Fraser: And that requires observing the same star year after year after year to see it moving slightly against the background.
      Pamela: Yes, and so he was one of the very first to look out at the structure of the Milky Way and conclude that we live in something that’s disk-shaped and to see that we’re moving through this disk of material.
      Fraser: Well, didn’t he take a crack at trying to map out the shape of the Milky Way?
      Pamela: He did, but one of the things that he and many other early astronomers suffered from is not realizing that we’re limited in what we can see by dust. As we look out, the universe is fairly opaque. You might be at the very edge of a fog bank, anywhere say along coastal California, and as you look around, as near as you can tell, the fog is the same density in all directions. You can tell nothing about how deep it is just because you can only see 5 feet, you can only see 10 feet. In our galaxy, we can’t tell that we’re not in the center because we can’t tell what is the depth of this density of stars and gas that is blocking our way to look across the disk.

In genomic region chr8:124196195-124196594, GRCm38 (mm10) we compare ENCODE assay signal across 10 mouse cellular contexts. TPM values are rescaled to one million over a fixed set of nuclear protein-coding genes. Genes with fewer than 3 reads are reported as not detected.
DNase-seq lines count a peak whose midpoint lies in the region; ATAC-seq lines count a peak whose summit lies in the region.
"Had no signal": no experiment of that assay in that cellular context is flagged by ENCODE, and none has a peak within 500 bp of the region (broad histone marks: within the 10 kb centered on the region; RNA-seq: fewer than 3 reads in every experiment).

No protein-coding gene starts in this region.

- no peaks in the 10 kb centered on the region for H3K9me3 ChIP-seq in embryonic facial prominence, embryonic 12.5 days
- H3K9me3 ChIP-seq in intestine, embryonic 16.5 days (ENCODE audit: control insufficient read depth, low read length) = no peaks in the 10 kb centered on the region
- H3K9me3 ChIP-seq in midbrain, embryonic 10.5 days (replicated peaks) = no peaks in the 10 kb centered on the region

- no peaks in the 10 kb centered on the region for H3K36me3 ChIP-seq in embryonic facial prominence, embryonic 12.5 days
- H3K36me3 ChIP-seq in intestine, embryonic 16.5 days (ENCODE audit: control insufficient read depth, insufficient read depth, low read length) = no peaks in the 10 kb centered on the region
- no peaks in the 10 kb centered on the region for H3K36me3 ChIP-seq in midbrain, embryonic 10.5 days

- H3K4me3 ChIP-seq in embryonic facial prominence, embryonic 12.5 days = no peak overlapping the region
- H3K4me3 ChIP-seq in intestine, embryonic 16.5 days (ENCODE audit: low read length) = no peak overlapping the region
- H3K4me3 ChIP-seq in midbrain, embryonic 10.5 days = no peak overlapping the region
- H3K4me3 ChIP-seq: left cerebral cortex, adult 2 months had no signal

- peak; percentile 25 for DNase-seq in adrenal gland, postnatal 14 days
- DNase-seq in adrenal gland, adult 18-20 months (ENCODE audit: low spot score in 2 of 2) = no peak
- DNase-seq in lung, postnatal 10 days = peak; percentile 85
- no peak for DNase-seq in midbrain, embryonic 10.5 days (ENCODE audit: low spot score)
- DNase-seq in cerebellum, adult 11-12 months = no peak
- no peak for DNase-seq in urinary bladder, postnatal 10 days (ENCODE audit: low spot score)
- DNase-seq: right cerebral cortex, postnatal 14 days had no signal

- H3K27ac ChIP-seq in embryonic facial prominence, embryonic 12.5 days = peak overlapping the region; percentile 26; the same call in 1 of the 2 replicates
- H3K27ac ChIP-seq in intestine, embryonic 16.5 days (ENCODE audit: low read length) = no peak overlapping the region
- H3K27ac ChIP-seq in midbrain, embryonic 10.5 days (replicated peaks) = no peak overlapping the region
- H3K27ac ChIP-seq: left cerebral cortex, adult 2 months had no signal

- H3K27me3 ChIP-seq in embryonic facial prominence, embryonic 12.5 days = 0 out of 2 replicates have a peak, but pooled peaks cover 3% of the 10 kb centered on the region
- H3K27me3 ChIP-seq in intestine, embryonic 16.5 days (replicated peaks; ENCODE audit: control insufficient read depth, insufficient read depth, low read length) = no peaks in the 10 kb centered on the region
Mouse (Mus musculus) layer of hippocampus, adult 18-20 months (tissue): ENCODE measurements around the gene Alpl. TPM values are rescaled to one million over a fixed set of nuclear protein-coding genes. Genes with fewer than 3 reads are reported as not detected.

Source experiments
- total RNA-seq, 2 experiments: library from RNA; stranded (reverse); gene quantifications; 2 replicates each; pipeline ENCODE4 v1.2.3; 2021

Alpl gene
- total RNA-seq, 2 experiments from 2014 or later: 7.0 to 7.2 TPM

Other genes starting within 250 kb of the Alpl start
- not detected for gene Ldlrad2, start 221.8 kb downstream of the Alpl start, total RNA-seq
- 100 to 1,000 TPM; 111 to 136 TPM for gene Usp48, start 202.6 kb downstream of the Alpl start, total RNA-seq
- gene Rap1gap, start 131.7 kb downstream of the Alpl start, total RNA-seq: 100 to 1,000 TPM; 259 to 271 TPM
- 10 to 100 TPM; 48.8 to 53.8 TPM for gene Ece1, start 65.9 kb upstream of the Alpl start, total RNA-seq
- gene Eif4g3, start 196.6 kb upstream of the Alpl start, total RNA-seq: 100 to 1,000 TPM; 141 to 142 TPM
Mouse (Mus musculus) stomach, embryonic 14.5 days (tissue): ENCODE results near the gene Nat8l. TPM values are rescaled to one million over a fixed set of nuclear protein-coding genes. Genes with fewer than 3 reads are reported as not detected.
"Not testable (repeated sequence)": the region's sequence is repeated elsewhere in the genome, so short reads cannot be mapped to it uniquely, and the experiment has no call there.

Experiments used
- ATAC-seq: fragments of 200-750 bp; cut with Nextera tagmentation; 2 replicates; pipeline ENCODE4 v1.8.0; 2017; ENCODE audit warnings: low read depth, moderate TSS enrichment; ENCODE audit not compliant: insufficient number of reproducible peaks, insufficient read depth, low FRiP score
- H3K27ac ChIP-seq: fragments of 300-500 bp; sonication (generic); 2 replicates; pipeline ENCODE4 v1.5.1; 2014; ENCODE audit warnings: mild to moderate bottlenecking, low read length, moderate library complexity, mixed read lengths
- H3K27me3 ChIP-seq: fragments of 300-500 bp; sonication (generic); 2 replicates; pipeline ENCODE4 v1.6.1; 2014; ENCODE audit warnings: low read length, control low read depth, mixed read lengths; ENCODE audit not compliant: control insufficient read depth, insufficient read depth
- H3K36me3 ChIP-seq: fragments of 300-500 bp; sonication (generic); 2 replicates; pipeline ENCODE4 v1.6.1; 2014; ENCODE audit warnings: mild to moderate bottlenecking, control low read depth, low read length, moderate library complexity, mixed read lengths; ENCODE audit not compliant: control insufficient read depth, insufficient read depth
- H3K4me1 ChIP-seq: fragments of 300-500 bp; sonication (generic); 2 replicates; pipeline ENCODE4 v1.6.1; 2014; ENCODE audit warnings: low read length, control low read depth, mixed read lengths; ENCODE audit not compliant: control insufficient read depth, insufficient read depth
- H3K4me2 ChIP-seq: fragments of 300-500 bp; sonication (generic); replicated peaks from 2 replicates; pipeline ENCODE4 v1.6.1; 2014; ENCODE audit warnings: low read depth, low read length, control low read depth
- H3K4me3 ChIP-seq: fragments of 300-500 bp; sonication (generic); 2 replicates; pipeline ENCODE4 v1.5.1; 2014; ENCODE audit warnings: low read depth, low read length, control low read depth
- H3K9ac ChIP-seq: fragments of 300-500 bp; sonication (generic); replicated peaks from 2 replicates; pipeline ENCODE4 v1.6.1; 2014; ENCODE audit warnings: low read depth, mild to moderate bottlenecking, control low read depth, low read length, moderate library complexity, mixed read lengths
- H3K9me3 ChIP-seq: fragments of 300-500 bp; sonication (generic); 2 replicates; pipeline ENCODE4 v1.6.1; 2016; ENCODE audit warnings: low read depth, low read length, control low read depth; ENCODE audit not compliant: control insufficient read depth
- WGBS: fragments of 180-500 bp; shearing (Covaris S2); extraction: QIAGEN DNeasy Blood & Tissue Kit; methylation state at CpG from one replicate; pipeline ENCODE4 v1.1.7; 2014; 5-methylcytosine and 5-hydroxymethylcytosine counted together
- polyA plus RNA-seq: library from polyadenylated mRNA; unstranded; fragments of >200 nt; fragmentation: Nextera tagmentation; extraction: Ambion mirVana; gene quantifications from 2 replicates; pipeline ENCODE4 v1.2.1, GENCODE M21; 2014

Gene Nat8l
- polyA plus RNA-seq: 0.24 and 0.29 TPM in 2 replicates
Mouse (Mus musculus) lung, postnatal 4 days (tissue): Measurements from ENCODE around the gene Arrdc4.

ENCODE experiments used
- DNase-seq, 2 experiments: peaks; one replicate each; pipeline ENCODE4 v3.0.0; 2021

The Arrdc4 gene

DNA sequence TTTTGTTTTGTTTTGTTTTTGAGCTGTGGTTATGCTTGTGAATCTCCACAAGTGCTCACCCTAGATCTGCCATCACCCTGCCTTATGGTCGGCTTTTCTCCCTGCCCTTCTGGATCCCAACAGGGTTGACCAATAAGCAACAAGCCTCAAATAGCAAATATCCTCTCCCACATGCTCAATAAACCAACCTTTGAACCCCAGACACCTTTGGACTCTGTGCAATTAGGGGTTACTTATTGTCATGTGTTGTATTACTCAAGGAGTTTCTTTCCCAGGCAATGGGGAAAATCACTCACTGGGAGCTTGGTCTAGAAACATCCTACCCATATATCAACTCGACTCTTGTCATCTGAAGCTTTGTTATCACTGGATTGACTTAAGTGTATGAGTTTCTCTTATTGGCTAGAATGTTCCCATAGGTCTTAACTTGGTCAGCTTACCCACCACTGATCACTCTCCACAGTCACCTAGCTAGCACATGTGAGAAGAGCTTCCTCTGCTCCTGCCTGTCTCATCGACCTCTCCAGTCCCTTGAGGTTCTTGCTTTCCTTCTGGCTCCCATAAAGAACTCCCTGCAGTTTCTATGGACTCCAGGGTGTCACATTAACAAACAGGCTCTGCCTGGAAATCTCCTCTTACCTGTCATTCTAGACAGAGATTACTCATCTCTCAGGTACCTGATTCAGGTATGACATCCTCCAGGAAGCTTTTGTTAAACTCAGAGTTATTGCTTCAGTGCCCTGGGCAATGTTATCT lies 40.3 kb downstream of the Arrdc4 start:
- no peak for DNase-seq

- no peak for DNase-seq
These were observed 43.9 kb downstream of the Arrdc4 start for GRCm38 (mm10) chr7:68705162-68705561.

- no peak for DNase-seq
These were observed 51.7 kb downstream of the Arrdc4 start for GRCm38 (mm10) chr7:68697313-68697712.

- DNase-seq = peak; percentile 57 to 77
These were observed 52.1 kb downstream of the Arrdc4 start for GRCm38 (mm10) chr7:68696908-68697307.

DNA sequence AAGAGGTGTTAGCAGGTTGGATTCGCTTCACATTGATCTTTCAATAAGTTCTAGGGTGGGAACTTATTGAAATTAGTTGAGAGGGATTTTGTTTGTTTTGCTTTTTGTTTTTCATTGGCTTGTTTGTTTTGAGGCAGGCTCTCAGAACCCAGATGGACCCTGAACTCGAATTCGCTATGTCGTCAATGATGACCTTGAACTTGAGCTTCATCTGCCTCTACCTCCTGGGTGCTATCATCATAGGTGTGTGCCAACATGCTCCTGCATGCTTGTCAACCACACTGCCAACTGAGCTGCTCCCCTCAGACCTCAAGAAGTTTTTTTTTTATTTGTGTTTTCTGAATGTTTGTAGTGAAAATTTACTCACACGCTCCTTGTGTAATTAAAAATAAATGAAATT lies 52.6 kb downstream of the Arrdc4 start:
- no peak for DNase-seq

Fraser: Right, but Herschel essentially tried to figure out how big the universe is.
      Pamela: Yes.
      Fraser: And tried to then calculate the distances to all the stars and then map out the stars in a sphere around the earth and then that would really help get a sense of scale of how big the galaxy was. But, he didn’t realize that huge portions of the sky are obscured by gas and dust and that we’re actually on one side of the Milky Way. He didn’t realize that the Milky Way is just one galaxy in this enormous universe of galaxies and so it was completely off, but still it was a very careful and complicated piece of research that he had to do to even get to that point.